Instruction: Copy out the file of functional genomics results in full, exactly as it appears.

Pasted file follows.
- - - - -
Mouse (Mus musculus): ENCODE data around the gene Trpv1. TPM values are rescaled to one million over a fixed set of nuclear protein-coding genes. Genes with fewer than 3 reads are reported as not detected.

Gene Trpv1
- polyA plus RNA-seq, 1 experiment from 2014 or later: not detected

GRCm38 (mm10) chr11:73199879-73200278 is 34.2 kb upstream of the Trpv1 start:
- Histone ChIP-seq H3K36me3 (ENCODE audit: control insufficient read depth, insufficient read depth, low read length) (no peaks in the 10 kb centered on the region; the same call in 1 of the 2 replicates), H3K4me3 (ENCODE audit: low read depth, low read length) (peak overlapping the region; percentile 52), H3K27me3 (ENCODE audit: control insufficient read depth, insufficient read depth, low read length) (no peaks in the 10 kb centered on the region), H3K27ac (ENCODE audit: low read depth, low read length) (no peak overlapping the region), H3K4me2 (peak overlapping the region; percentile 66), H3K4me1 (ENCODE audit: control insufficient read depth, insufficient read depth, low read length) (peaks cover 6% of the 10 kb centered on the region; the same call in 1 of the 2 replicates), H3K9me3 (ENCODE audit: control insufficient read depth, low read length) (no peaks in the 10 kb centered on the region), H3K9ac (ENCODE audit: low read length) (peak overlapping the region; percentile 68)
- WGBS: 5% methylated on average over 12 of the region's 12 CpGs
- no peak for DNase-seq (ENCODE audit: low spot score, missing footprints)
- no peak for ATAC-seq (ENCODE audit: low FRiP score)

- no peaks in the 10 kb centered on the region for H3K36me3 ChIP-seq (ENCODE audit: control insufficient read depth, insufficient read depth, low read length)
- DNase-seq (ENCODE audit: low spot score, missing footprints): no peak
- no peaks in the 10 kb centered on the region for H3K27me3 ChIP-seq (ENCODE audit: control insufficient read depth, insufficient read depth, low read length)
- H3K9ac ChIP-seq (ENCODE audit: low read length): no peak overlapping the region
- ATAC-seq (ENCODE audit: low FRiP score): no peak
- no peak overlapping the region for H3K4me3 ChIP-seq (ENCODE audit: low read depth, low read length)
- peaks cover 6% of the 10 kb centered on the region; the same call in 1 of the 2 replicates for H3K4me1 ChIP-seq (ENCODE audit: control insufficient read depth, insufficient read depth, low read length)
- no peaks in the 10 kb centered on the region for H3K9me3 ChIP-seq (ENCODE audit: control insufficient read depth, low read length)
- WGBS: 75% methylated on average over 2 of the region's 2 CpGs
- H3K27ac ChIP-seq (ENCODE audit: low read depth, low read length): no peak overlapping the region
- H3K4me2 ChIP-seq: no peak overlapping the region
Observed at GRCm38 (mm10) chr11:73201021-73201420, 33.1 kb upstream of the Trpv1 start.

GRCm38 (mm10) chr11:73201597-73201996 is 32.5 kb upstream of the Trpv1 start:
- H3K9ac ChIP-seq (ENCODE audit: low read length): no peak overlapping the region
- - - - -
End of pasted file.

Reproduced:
Mouse (Mus musculus): ENCODE data around the gene Trpv1. TPM values are rescaled to one million over a fixed set of nuclear protein-coding genes. Genes with fewer than 3 reads are reported as not detected.

Gene Trpv1
- polyA plus RNA-seq, 1 experiment from 2014 or later: not detected

GRCm38 (mm10) chr11:73199879-73200278 is 34.2 kb upstream of the Trpv1 start:
- Histone ChIP-seq H3K36me3 (ENCODE audit: control insufficient read depth, insufficient read depth, low read length) (no peaks in the 10 kb centered on the region; the same call in 1 of the 2 replicates), H3K4me3 (ENCODE audit: low read depth, low read length) (peak overlapping the region; percentile 52), H3K27me3 (ENCODE audit: control insufficient read depth, insufficient read depth, low read length) (no peaks in the 10 kb centered on the region), H3K27ac (ENCODE audit: low read depth, low read length) (no peak overlapping the region), H3K4me2 (peak overlapping the region; percentile 66), H3K4me1 (ENCODE audit: control insufficient read depth, insufficient read depth, low read length) (peaks cover 6% of the 10 kb centered on the region; the same call in 1 of the 2 replicates), H3K9me3 (ENCODE audit: control insufficient read depth, low read length) (no peaks in the 10 kb centered on the region), H3K9ac (ENCODE audit: low read length) (peak overlapping the region; percentile 68)
- WGBS: 5% methylated on average over 12 of the region's 12 CpGs
- no peak for DNase-seq (ENCODE audit: low spot score, missing footprints)
- no peak for ATAC-seq (ENCODE audit: low FRiP score)

- no peaks in the 10 kb centered on the region for H3K36me3 ChIP-seq (ENCODE audit: control insufficient read depth, insufficient read depth, low read length)
- DNase-seq (ENCODE audit: low spot score, missing footprints): no peak
- no peaks in the 10 kb centered on the region for H3K27me3 ChIP-seq (ENCODE audit: control insufficient read depth, insufficient read depth, low read length)
- H3K9ac ChIP-seq (ENCODE audit: low read length): no peak overlapping the region
- ATAC-seq (ENCODE audit: low FRiP score): no peak
- no peak overlapping the region for H3K4me3 ChIP-seq (ENCODE audit: low read depth, low read length)
- peaks cover 6% of the 10 kb centered on the region; the same call in 1 of the 2 replicates for H3K4me1 ChIP-seq (ENCODE audit: control insufficient read depth, insufficient read depth, low read length)
- no peaks in the 10 kb centered on the region for H3K9me3 ChIP-seq (ENCODE audit: control insufficient read depth, low read length)
- WGBS: 75% methylated on average over 2 of the region's 2 CpGs
- H3K27ac ChIP-seq (ENCODE audit: low read depth, low read length): no peak overlapping the region
- H3K4me2 ChIP-seq: no peak overlapping the region
Observed at GRCm38 (mm10) chr11:73201021-73201420, 33.1 kb upstream of the Trpv1 start.

GRCm38 (mm10) chr11:73201597-73201996 is 32.5 kb upstream of the Trpv1 start:
- H3K9ac ChIP-seq (ENCODE audit: low read length): no peak overlapping the region